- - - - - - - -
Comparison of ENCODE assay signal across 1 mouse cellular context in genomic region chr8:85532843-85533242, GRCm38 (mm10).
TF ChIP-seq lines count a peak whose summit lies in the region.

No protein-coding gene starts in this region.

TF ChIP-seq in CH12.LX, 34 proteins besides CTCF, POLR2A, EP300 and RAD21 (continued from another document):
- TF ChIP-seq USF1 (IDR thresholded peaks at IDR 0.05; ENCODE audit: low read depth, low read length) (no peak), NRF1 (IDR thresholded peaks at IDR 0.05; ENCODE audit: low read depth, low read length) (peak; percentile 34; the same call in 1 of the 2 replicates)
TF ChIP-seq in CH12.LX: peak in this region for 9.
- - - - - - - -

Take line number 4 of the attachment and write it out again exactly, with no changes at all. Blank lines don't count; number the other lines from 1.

TF ChIP-seq in CH12.LX, 34 proteins besides CTCF, POLR2A, EP300 and RAD21 (continued from another document):